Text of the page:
Instruction: Please click on the link above, and read the entire webpage, which provides a useful distinction between the generic concept of groups and its subunit teams.  The application presented here is geared towards classroom management and organization, but it is framed by the general context of illuminating the difference between the two concepts.  You will find additional references at the end that you may wish to explore on your own as well.  This reading covers the topics outlined for sub-subunits 5.2.1 and 5.2.2.
       
      Studying this reading should take approximately 1 hour to complete.
       
      Terms of Use: Please respect the copyright and terms of use displayed on the webpage above.

  • 5.3.2 Teams  

    Note: This topic is covered by the Rapid Intellect article assigned beneath sub-subunit 5.2.1.

  • 5.3.3 Group Development  
  • 5.3.4 Dynamics  
  • 5.3.5 Team Building  
  • 5.3.6 Virtual Teams  
  • 5.4 Team Leadership  
  • 5.4.1 Credibility  
  • 5.4.2 Balancing Management and Leadership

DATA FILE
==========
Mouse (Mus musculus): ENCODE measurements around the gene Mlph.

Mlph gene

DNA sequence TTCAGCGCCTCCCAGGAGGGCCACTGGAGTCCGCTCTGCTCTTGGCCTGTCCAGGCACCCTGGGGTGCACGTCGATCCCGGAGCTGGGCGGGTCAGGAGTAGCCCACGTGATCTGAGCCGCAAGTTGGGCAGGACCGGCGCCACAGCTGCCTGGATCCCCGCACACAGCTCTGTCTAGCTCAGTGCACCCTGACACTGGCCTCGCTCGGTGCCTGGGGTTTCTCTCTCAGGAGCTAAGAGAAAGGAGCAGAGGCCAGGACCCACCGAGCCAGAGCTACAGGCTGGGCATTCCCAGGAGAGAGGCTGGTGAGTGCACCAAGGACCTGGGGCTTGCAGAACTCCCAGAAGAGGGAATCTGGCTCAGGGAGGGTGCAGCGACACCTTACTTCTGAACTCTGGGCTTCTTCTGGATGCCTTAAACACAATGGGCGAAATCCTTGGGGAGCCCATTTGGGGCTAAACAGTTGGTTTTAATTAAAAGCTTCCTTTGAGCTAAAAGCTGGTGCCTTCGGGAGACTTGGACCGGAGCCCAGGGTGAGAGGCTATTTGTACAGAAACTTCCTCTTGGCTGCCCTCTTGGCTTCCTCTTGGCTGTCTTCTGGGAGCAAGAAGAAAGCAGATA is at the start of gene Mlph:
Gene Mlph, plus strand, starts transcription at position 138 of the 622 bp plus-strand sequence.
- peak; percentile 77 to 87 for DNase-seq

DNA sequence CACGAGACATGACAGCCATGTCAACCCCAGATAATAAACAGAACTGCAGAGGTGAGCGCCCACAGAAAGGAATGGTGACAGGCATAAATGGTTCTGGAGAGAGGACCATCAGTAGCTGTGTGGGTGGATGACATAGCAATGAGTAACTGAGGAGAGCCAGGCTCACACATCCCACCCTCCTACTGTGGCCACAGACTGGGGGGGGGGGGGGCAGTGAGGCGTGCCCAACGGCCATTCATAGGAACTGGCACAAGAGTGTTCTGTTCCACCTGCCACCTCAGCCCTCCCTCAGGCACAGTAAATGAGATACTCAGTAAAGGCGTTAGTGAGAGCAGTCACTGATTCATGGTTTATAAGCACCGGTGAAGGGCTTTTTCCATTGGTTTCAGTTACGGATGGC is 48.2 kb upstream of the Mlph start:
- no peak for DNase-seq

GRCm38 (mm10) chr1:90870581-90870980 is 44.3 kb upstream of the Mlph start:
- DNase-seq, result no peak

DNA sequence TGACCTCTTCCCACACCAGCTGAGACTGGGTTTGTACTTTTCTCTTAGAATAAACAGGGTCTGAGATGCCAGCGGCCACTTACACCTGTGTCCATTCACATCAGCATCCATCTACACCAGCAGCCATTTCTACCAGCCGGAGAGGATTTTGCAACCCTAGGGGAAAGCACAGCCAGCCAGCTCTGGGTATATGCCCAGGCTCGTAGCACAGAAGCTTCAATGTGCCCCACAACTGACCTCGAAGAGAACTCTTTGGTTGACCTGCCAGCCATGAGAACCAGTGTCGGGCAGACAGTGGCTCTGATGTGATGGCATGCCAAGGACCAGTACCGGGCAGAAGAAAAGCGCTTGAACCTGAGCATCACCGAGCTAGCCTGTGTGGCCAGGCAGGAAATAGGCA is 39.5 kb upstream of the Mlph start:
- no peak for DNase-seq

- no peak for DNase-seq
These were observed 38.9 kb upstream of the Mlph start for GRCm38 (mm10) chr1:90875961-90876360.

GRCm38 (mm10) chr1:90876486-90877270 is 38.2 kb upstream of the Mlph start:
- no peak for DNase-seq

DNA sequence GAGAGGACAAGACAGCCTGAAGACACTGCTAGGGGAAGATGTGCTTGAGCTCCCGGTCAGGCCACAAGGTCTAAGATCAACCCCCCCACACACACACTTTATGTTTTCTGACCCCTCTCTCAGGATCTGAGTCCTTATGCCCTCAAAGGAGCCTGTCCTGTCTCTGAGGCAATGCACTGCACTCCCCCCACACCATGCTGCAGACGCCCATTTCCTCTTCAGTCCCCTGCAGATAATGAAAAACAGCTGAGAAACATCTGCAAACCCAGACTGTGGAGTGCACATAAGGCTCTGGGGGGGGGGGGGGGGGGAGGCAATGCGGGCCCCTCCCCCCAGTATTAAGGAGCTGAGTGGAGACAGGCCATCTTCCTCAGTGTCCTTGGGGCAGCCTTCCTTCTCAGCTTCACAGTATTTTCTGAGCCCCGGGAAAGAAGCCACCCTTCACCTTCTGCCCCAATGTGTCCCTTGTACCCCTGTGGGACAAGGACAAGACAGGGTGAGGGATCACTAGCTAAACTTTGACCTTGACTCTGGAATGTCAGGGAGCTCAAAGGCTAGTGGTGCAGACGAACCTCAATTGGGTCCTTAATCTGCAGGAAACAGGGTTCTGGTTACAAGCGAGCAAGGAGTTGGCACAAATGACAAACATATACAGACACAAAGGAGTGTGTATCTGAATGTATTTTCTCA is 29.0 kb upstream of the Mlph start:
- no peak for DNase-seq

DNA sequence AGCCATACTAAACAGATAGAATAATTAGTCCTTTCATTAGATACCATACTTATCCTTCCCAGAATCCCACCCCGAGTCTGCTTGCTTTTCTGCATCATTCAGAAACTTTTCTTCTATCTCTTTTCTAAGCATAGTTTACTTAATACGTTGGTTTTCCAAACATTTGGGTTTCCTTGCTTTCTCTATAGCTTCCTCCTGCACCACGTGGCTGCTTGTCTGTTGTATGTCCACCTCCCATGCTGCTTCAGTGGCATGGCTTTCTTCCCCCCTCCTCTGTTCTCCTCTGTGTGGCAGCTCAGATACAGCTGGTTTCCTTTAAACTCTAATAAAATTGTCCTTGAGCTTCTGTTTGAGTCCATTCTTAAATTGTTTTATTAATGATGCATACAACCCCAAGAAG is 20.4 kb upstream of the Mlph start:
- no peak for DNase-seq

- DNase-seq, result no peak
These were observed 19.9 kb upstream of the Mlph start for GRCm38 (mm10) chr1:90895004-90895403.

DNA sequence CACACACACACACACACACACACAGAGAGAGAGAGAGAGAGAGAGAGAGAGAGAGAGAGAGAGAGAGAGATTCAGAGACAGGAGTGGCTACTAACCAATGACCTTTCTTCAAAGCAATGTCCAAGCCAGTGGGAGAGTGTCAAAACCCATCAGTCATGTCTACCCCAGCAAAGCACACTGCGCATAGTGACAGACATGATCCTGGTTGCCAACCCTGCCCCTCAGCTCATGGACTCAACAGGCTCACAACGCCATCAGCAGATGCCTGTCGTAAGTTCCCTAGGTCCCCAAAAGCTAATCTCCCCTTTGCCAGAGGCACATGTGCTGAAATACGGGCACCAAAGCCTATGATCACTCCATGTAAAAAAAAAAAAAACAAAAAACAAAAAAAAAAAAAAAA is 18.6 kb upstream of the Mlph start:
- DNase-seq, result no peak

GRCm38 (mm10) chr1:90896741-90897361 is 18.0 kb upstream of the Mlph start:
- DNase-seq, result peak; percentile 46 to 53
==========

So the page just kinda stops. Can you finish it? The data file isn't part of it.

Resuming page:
• Reading: Business Leadership Review: Richard Bolden, Jonathan Gosling, and John Burgoyne’s “High Performance Leadership”

      Link: Business Leadership Review: Richard Bolden, Jonathan Gosling, and John Burgoyne’s “High Performance Leadership” (PDF)
       
      Instructions: Please click on the link above, and read this entire text.  This article presents the outcomes of a three-year workshop, which sought to assess the relationship between leadership development and performance management.  There is also some discussion on diversity (see subunit 5.4).  The authors are scholars at the universities of Exeter and Lancaster in Great Britain.
       
      Studying this reading should take approximately 4 hours to complete.
       
      Terms of Use: Please respect the copyright and terms of use displayed on the webpage above.

  • 5.4.3 Transitional Leadership  
    • Reading: American Society for Training and Development: Joseph T. Christy’s “Successful Leadership Transition”

      Link: American Society for Training and Development: Joseph T. Christy’s “Successful Leadership Transition” (HTML)
       
      Instructions: Please click on the link above, and read the entire article.  While Joseph Christy’s background is in juvenile justice, the article here presents a fairly comprehensive and generalized overview on the subject.  A team framework with a procedure for dealing with leadership transitions already in place will be able to minimize the disruption caused by leadership change, leading to a smooth period of transition.
       
      Studying this reading should take approximately 1 hour to complete.
       
      Terms of Use: Please respect the copyright and terms of use displayed on the webpage above.

  • Unit 5 Assessment  
  • Final Exam  

« Previous Unit Next Unit » Back to Top